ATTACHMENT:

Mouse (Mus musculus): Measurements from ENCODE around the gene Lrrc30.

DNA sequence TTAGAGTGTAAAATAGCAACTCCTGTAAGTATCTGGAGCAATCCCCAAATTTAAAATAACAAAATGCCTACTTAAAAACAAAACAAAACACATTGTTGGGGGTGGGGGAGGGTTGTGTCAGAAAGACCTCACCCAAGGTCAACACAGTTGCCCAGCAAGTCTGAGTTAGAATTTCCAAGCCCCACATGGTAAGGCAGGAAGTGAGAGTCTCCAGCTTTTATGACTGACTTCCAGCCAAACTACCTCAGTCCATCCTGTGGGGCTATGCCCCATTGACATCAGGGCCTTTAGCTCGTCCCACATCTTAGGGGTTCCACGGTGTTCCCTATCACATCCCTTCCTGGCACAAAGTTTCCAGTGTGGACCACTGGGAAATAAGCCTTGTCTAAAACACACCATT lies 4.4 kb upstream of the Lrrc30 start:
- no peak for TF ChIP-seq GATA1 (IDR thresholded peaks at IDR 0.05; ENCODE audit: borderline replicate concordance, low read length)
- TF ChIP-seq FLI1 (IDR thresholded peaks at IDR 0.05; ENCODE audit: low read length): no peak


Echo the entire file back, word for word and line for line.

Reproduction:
Mouse (Mus musculus): Measurements from ENCODE around the gene Lrrc30.

DNA sequence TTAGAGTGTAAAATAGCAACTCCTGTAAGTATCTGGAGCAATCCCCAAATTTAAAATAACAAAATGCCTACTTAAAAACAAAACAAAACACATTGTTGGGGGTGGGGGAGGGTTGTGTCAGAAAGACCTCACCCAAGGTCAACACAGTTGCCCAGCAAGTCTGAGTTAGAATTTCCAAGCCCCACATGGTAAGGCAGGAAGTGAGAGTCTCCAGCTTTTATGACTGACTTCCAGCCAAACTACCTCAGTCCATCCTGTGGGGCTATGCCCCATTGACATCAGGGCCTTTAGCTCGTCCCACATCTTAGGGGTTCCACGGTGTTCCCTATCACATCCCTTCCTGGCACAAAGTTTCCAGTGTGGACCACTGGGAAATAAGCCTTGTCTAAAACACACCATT lies 4.4 kb upstream of the Lrrc30 start:
- no peak for TF ChIP-seq GATA1 (IDR thresholded peaks at IDR 0.05; ENCODE audit: borderline replicate concordance, low read length)
- TF ChIP-seq FLI1 (IDR thresholded peaks at IDR 0.05; ENCODE audit: low read length): no peak